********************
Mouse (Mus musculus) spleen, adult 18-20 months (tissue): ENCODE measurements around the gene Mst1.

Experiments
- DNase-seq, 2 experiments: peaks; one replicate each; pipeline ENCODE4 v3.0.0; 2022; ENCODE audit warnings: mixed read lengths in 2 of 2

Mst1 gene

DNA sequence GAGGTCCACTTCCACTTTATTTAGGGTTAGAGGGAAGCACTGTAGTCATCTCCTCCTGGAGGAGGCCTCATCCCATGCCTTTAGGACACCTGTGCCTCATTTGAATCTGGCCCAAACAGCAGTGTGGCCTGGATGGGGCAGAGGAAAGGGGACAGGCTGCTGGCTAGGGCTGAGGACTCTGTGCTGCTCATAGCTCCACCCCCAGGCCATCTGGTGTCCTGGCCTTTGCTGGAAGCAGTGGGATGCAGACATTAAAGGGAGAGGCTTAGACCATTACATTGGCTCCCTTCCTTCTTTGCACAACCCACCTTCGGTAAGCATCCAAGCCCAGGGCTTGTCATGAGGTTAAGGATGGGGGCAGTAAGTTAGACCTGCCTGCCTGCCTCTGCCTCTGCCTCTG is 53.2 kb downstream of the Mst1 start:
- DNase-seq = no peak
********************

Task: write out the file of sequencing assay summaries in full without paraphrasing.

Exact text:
Mouse (Mus musculus) spleen, adult 18-20 months (tissue): ENCODE measurements around the gene Mst1.

Experiments
- DNase-seq, 2 experiments: peaks; one replicate each; pipeline ENCODE4 v3.0.0; 2022; ENCODE audit warnings: mixed read lengths in 2 of 2

Mst1 gene

DNA sequence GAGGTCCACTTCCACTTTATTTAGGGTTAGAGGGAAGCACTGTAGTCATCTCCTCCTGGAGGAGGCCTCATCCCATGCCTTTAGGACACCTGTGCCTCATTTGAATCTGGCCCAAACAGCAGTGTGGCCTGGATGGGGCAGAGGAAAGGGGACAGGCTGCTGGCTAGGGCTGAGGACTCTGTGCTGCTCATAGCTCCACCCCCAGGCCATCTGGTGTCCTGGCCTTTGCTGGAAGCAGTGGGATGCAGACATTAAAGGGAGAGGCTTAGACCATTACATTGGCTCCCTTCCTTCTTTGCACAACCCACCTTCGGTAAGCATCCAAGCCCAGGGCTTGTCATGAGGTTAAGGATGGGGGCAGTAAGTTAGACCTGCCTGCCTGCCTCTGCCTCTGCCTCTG is 53.2 kb downstream of the Mst1 start:
- DNase-seq = no peak